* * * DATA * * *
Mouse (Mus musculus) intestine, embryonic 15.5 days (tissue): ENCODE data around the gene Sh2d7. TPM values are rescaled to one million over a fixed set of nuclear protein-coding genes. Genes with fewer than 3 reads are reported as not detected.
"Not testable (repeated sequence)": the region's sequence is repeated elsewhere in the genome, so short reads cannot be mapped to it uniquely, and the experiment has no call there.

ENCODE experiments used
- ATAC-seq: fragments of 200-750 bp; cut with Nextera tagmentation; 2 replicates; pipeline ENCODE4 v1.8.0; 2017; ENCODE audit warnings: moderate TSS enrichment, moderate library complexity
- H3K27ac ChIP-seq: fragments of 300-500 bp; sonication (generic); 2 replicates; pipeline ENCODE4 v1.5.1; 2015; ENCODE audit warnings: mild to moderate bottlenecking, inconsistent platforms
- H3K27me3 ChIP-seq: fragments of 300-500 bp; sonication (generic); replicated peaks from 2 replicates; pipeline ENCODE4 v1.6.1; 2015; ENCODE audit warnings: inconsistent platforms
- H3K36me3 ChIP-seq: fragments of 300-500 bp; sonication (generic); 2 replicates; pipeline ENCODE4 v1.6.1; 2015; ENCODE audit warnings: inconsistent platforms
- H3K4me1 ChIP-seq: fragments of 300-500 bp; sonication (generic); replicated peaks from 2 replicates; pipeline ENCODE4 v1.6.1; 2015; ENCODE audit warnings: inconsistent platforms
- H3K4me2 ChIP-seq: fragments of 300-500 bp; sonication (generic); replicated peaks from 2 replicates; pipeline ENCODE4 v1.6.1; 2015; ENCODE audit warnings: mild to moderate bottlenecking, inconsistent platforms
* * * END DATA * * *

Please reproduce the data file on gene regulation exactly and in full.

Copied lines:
Mouse (Mus musculus) intestine, embryonic 15.5 days (tissue): ENCODE data around the gene Sh2d7. TPM values are rescaled to one million over a fixed set of nuclear protein-coding genes. Genes with fewer than 3 reads are reported as not detected.
"Not testable (repeated sequence)": the region's sequence is repeated elsewhere in the genome, so short reads cannot be mapped to it uniquely, and the experiment has no call there.

ENCODE experiments used
- ATAC-seq: fragments of 200-750 bp; cut with Nextera tagmentation; 2 replicates; pipeline ENCODE4 v1.8.0; 2017; ENCODE audit warnings: moderate TSS enrichment, moderate library complexity
- H3K27ac ChIP-seq: fragments of 300-500 bp; sonication (generic); 2 replicates; pipeline ENCODE4 v1.5.1; 2015; ENCODE audit warnings: mild to moderate bottlenecking, inconsistent platforms
- H3K27me3 ChIP-seq: fragments of 300-500 bp; sonication (generic); replicated peaks from 2 replicates; pipeline ENCODE4 v1.6.1; 2015; ENCODE audit warnings: inconsistent platforms
- H3K36me3 ChIP-seq: fragments of 300-500 bp; sonication (generic); 2 replicates; pipeline ENCODE4 v1.6.1; 2015; ENCODE audit warnings: inconsistent platforms
- H3K4me1 ChIP-seq: fragments of 300-500 bp; sonication (generic); replicated peaks from 2 replicates; pipeline ENCODE4 v1.6.1; 2015; ENCODE audit warnings: inconsistent platforms
- H3K4me2 ChIP-seq: fragments of 300-500 bp; sonication (generic); replicated peaks from 2 replicates; pipeline ENCODE4 v1.6.1; 2015; ENCODE audit warnings: mild to moderate bottlenecking, inconsistent platforms